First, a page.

BIBLIOTHERAPY WITH SYSTEMATIC TELEPHONE CONSULTATION IN CHANGING NON-PRODUCTIVE CHILD BEHAVIOR
AuthorJohnson, Christopher Kirk
KeywordsParent and child.
Parenting -- Case studies.
Problem children -- Case studies.
MetadataShow full item record
PublisherThe University of Arizona.
RightsCopyright © is held by the author. Digital access to this material is made possible by the University Libraries, University of Arizona. Further transmission, reproduction or presentation (such as public display or performance) of protected items is prohibited except with permission of the author.
AbstractThe purpose of this study was to determine if parental exposure to an Adlerian-based bibliotherapy program combined with systematic telephone consultation would change the rate of their child's non-productive behavior. The subjects in this study were eight volunteer parents from the Tucson metropolitan area with at least one child (the target child) between the ages of six and 11. The target child engaged in non-productive behavior that the subject wished to modify. The dependent variable was the rate of non-productive behavior engaged in by the target child. Non-productive behavior was defined as either class I type (home maintenance) or class II type (non-compliant). The independent variable was bibliotherapeutic material (Parent's Handbook, S.T.E.P. program, Dinkmeyer and McKay, 1976) and a systematic format for telephone consultation. The reading materials were separated into a series of units to be read at the rate of two units weekly. Telephone consultation took place on a prearranged schedule at the rate of twice a week. A single subject multiple baseline across subjects design with random staggered intervention was utilized. Total time across all experimental phases wa 64 days. Average treatment lasted approximately three weeks. Observational data were collected by the subjects, with reliability checks being made by another individual available within the natural environment. All data were collected from the natural environment. The correlational method of estimating reliability was used yielding figures ranging from a low of .74 to a high of 1.00. During the course of the research one subject withdrew and three other subjects showed no change during treatment. For those subjects showing no change at treatment, certain design factors were pointed out as possible explanation (low baseline rates, limited data points during treatment phase). Statistical analysis was performed on four subjects meeting the requirements for Revusky's R(n) procedure (1967). Results yielded R(n) = 5, p .05 (one tailed test). Possible response generality was assessed in prepost- fashion through administration of the Adlerian Parental Assessment of Child Behavior Scale. Analysis of results yielded t = 6.88, p .005 (one tailed test, df = 6). While conclusions are discussed within the limitations of the study, results allowed the acceptance of all three hypotheses. Hypothesis 1, indicated that the target child would decrease rate of non-productive behavior. Hypothesis 2 stated the target child would increase rate of productive behavior. Hypothesis 3 stated parents would perceive the target child's behavior as significantly more positive as measured by the Adlerian Parental Assessment of Child Behavior Scale. The adherence to a strict telephone consultation format is discussed. It is suggested strict adherence is unrealistic in actual counseling practice. Actual mean telephone contact between researcher and subject was 35 minutes per week. It is concluded that the proposed intervention strategy can be an effective and efficient treatment modality for selected clients.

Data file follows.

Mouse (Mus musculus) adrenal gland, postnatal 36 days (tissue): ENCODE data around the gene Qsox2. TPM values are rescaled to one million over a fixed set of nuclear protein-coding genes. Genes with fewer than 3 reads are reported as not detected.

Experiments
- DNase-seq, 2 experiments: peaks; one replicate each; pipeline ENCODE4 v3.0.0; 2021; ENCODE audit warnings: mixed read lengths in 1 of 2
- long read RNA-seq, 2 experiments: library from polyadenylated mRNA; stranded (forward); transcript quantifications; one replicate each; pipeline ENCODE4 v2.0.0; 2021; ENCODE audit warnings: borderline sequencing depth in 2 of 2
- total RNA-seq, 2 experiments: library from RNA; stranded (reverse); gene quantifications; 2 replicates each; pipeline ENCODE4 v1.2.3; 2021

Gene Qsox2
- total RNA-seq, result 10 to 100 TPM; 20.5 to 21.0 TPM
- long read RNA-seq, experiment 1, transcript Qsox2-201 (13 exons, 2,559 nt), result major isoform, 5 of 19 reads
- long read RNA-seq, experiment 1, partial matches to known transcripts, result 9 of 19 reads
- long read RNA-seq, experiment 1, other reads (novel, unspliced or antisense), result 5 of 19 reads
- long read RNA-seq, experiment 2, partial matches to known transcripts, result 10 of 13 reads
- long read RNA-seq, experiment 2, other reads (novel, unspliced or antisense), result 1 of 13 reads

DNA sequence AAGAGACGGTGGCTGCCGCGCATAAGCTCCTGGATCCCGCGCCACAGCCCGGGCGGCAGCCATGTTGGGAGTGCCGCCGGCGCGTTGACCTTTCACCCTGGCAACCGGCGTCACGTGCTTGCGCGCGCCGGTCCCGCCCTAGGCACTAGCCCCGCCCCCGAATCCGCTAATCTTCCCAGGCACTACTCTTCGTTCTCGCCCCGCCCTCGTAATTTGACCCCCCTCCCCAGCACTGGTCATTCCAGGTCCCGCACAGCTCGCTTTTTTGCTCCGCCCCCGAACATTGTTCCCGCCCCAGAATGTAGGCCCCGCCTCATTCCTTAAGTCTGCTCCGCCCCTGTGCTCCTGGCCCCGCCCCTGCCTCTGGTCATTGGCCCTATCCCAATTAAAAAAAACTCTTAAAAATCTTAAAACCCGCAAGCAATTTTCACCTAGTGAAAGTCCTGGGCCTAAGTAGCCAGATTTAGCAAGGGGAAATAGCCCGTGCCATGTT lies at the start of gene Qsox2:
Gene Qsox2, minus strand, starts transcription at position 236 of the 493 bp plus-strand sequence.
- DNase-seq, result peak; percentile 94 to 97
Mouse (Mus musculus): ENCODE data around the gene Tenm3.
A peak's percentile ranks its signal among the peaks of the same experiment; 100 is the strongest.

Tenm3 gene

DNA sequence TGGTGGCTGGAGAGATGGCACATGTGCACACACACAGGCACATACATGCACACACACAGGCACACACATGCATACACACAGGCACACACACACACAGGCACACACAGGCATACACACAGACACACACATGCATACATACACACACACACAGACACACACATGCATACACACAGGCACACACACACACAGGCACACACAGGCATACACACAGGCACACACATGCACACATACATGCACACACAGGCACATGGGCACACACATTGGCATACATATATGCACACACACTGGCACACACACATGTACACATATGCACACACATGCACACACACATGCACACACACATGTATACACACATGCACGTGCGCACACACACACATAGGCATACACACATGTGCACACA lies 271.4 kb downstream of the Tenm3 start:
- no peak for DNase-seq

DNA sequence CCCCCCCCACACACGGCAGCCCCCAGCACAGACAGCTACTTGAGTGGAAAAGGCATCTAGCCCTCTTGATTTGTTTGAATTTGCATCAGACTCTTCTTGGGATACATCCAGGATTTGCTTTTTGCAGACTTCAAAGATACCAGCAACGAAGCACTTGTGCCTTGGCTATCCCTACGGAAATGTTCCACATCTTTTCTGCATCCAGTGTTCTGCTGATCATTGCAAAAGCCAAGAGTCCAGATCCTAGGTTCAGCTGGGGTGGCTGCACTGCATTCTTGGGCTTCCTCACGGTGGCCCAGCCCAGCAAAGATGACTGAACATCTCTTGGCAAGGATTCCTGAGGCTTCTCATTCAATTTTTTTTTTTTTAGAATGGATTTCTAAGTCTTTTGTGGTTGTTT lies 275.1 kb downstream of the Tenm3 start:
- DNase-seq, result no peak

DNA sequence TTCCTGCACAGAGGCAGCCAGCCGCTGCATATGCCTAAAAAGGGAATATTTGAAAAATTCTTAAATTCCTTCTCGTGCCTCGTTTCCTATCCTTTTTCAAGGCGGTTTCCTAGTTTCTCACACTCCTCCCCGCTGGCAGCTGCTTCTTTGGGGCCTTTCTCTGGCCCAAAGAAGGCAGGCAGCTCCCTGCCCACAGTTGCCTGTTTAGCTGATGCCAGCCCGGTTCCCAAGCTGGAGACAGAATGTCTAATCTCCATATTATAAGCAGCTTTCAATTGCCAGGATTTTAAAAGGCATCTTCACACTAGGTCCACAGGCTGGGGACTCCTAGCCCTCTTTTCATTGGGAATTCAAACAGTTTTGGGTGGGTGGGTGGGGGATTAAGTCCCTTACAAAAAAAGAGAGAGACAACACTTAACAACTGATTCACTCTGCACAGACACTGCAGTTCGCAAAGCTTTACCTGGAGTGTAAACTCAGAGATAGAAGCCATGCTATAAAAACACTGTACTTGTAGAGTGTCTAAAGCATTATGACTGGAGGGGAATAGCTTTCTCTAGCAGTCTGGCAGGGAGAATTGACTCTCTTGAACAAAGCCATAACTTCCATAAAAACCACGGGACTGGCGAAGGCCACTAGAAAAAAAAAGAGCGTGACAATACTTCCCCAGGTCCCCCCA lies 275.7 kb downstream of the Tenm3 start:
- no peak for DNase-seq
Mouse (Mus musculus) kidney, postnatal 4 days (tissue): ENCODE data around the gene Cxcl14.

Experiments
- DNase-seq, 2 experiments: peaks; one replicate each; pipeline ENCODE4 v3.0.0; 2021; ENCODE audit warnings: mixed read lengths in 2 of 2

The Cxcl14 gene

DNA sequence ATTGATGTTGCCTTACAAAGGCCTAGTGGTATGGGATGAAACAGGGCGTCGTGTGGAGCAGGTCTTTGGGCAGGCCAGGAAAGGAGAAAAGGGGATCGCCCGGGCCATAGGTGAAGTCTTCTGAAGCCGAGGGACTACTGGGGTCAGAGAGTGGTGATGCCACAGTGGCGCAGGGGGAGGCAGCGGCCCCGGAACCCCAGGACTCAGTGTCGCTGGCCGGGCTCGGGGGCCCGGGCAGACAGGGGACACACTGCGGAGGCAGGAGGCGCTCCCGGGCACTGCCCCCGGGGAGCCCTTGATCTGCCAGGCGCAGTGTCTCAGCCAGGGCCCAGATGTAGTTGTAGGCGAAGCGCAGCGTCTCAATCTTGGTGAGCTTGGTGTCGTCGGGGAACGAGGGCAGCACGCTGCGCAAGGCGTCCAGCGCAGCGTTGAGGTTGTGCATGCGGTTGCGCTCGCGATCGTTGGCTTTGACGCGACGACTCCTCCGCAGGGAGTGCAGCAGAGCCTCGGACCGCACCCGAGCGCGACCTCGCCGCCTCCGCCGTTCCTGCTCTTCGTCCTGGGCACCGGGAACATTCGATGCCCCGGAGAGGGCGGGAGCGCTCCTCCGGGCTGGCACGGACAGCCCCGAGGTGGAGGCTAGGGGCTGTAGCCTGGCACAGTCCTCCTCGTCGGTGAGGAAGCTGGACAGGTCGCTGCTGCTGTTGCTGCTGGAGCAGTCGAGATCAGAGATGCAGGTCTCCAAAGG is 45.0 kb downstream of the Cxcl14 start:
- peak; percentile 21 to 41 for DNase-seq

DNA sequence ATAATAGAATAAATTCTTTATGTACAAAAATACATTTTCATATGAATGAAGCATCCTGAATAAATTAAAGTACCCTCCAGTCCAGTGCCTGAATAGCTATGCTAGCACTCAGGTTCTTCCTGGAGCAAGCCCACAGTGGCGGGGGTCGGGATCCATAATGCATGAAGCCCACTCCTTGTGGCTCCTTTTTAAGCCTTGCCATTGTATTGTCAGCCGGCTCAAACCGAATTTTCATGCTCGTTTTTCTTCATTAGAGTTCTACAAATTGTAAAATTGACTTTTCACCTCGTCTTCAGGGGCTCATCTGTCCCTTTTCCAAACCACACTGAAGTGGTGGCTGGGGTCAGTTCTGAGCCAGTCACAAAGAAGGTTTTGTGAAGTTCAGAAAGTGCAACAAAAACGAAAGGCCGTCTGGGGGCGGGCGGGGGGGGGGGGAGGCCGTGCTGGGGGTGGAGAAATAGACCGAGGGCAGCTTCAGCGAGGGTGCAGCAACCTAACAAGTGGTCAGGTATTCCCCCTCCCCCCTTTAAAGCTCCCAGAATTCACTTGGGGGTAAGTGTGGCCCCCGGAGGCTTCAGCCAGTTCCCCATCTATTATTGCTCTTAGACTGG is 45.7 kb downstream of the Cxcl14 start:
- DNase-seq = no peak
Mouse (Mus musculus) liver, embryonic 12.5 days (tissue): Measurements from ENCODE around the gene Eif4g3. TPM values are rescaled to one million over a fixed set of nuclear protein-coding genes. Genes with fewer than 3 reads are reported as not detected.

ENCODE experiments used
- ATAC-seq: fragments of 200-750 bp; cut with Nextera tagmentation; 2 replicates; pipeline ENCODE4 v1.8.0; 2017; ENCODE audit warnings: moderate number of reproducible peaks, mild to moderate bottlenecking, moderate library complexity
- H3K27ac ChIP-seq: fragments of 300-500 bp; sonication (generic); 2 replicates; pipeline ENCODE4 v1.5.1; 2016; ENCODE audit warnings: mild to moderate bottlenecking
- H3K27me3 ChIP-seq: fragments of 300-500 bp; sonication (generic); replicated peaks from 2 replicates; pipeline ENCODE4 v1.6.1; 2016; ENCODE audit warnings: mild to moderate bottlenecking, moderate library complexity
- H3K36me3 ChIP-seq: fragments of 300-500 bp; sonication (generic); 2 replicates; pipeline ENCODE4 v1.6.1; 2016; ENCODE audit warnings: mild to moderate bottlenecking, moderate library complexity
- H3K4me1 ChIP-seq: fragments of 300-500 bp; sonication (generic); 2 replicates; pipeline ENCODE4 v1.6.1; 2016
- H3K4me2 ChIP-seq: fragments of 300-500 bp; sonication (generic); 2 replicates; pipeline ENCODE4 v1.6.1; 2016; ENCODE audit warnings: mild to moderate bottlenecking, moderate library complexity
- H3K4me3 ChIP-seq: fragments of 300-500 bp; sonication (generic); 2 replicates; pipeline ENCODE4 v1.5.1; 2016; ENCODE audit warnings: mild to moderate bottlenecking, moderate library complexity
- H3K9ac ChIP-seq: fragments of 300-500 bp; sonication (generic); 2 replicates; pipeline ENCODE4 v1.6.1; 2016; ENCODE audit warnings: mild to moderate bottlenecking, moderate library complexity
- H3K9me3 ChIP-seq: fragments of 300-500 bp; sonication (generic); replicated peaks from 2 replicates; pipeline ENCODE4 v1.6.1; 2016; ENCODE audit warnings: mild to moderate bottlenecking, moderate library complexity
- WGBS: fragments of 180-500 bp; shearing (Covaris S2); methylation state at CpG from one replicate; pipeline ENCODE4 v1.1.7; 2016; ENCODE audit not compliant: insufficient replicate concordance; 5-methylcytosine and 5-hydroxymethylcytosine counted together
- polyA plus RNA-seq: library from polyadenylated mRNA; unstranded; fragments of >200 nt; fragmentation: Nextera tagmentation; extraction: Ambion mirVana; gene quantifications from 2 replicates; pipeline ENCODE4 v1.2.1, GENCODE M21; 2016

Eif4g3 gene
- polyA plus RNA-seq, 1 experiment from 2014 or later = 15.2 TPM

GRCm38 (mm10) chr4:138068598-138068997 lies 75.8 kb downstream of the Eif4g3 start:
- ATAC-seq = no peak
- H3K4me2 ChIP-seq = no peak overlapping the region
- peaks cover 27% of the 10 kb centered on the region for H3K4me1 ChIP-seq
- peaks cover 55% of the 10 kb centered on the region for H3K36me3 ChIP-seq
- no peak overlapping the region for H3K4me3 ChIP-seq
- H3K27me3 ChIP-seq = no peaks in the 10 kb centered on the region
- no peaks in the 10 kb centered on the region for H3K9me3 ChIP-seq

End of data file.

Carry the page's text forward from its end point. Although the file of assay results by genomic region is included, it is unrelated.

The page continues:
Degree ProgramGraduate College
Counseling and Guidance